Ford prices are in the as­cen­dancy, es­pe­cially for those of the sport­ing va­ri­ety. This Capri MkI will re­turn much more fun and in­ter­est than a bank ever could

Classic Car Weekly (UK) - - News -

Why put money in the bank when you could just buy a de­cent Capri?

The Capri is one of those cars that im­proved with age. That’s not of­ten the case with long-run­ning mod­els, which so of­ten lose some of their orig­i­nal sparkle with every facelift, but by its MkIII in­car­na­tion, ‘the car you al­ways promised your­self’ had be­come very sexy – a proper boy’s-own sports coupé. In 2.8-litre V6 en­gined form, it was a wild child of the 1980s, and the MkIII is gen­er­ally the Capri most of­ten still seen around.

So it’s a nice trip down Blue Oval mem­ory lane to be pre­sented with a pris­tine-look­ing MkI, with all its 1960s flour­ishes in­tact. The sports wheels, the ex­cesses of chrome, the stick-on grilles, and the dis­tinc­tive swathe line curv­ing down past the rear wheel arch al­most in a re­flec­tion of the most fa­mous Capri fea­ture, the C-shaped rear side win­dow. It is a re­minder that the Capri was born into an era when the more flam­boy­ance there was, the bet­ter a car was per­ceived to be. If only this one had a vinyl roof too.

In­side, it’s def­i­nitely down to sports coupé busi­ness. Aside from the wood on the well-equipped dash­board and down the strip of the cen­tre con­sole, it’s very black in­side. Res­o­lutely so – the car­pets, seats, door cards, dash and switchgear are all dark and busi­nesslike.

Still, it puts you in a more per­for­mance-ori­en­tated mood, as you gaze over a bon­net that looks even longer from in­side than it does from out­side. There’s not much to dis­tract from the most im­por­tant as­pect of driv­ing and en­joy­ing the Capri – al­though all the gauges (six, with the speedome­ter and rev counter dom­i­nat­ing) do cause the eye to wan­der when you turn the key and they flicker into life.

What­ever the looks, the drama is a lit­tle lack­ing with these ear­lier cars, at least in four-pot form. There’s no throaty roar from the ex­haust when you fire things up, just a se­date and pedes­trian burr, re­mind­ing you that this Kent en­gine was the same, in con­fig­u­ra­tion if not ca­pac­ity, as that of fam­ily Anglias and Corti­nas.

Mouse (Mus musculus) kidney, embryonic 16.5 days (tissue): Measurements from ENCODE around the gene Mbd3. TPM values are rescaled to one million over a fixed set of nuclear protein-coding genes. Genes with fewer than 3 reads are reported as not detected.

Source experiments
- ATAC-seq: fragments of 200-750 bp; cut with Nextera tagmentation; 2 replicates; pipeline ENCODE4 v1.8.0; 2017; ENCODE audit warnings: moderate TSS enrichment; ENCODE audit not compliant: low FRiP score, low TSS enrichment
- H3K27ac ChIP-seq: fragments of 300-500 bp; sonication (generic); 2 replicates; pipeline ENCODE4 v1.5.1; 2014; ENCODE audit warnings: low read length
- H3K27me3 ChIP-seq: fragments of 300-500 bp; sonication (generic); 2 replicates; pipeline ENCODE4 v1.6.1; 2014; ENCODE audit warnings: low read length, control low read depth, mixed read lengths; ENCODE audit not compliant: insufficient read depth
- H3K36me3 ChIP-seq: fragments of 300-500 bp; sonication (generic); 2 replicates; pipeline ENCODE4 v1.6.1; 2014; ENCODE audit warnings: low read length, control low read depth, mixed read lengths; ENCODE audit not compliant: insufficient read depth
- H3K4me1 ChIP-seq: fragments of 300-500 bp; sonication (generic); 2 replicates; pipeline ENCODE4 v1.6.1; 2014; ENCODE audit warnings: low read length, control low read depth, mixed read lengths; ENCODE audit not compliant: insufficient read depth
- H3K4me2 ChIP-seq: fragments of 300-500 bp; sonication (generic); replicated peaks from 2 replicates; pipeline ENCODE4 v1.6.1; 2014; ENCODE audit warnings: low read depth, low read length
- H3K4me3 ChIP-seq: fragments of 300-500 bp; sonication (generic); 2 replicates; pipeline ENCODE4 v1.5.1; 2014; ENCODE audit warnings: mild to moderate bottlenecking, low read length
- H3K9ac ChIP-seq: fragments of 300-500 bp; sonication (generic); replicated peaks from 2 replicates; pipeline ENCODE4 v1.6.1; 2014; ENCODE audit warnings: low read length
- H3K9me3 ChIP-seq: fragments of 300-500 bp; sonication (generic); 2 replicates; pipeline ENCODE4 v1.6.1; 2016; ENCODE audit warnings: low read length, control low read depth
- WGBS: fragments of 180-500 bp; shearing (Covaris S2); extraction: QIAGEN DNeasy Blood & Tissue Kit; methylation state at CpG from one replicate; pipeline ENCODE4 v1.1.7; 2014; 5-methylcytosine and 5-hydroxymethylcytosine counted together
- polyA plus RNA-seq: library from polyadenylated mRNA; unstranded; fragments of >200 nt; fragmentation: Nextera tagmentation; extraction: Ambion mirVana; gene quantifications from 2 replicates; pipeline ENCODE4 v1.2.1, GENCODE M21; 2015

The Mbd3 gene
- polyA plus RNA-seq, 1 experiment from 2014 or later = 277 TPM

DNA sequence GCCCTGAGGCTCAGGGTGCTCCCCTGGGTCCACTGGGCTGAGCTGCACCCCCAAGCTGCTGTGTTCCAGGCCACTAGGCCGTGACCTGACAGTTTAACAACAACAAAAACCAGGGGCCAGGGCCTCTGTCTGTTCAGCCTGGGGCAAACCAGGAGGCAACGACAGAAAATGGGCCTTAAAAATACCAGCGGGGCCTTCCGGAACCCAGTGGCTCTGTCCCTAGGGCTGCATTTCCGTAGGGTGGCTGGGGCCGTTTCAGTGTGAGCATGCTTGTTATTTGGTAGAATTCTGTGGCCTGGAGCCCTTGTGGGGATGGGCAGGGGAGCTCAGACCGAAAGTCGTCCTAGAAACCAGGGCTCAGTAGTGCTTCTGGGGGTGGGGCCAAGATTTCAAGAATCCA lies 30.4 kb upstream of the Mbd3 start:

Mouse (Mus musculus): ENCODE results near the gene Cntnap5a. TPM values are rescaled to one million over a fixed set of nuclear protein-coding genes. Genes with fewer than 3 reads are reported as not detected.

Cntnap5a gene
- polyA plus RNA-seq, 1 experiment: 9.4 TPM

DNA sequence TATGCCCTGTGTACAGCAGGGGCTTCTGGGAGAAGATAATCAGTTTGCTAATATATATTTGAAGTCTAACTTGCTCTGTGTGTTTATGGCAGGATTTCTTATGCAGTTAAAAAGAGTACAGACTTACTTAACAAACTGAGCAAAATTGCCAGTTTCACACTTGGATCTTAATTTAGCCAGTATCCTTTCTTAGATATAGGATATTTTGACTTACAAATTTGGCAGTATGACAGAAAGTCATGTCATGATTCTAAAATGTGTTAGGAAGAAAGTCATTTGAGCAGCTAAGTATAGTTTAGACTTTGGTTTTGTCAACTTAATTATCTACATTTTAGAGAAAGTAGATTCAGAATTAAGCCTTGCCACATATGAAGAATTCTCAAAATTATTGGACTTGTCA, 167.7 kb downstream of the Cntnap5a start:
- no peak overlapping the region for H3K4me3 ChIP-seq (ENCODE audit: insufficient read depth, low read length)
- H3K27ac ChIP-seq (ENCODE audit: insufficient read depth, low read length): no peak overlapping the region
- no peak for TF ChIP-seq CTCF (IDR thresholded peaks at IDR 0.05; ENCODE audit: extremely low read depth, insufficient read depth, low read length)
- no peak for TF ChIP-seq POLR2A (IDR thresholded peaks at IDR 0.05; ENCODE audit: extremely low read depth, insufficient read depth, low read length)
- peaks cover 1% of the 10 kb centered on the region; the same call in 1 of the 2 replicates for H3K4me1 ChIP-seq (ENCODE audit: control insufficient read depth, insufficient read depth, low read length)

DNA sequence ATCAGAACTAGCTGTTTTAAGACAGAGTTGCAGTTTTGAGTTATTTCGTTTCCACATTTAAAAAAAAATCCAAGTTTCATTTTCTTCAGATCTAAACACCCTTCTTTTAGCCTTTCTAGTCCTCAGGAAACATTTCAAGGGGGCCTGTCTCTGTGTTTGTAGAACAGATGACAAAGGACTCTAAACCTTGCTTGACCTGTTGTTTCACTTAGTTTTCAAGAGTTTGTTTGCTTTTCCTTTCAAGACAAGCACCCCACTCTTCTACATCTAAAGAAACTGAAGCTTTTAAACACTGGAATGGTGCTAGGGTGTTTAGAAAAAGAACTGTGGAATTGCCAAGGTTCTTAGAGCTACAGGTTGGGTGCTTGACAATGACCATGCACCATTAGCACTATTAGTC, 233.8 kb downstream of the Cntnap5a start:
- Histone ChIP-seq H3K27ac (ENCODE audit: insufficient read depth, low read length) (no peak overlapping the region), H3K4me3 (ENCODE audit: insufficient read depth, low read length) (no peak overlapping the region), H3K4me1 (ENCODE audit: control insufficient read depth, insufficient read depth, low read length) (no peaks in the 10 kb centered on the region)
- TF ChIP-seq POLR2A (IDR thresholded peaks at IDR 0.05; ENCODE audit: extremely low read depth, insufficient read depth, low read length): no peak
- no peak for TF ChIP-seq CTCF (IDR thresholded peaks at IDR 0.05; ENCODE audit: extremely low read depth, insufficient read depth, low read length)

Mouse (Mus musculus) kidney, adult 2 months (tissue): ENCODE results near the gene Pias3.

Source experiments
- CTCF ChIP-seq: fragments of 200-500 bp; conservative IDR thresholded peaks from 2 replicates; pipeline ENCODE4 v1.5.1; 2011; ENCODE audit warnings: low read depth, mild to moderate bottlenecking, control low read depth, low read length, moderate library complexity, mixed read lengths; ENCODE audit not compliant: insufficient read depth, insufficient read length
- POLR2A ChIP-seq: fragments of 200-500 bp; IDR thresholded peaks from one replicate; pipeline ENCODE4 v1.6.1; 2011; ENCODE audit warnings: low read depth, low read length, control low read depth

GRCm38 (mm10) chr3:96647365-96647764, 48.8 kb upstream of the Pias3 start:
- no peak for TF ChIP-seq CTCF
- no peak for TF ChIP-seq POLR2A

At least in GT form here, Ford tweaks have en­dowed it with 88bhp. That doesn’t sound much, in to­day’s world when even hum­ble hatches have sim­i­lar re­serves, but in the con­text of the pe­riod this car was born into, it was lively enough. And it still proves that way to­day. Ac­cel­er­a­tion is brisk enough if you poke the ac­cel­er­a­tor with enough en­thu­si­asm. But you do need to press hard to pro­voke it, for this is, if not a sheep in wolf’s cloth­ing, then per­haps an ob­sti­nate ram or slightly-miffed goat.

Ford gear­boxes have of­ten been noted for their slick­ness, and this four-speeder can be slipped through all of its ra­tios with con­sum­mate ease – there’s no baulk­i­ness or re­sis­tance at all. That does leave you wish­ing for the ab­sent fifth, though, but that wouldn’t ma­te­ri­alise un­til the 1980s. So at higher speeds, the Capri does give the im­pres­sion of be­ing a lit­tle strained. The hard ride doesn’t help oc­cu­pants com­pletely re­lax ei­ther.

Where the charisma comes in is on cor­ners. The quite rudi­men­tary rear sus­pen­sion means the rear end can feel a lit­tle skit­tery on bends, es­pe­cially in the damp. The best op­tion is to slow down into the ap­proach – and for­tu­nately, the front discs are quite ef­fec­tive – and then ac­cel­er­ate out. Even with only a mod­icum of mus­cle, ap­ply­ing the power with the front wheels turned can make the world go un­ex­pect­edly side­ways.

But once you’re used to the Capri and the foibles it can demon­strate, it does be­come a very easy and en­joy­able drive. In this ex­am­ple, the fam­ily un­der­pin­nings are ob­vi­ous, but there’s enough ex­tra ex­cite­ment in­jected – much of it just the Capri’s com­pelling aura it­self – to give this 1600GT some ad­di­tional fizz.

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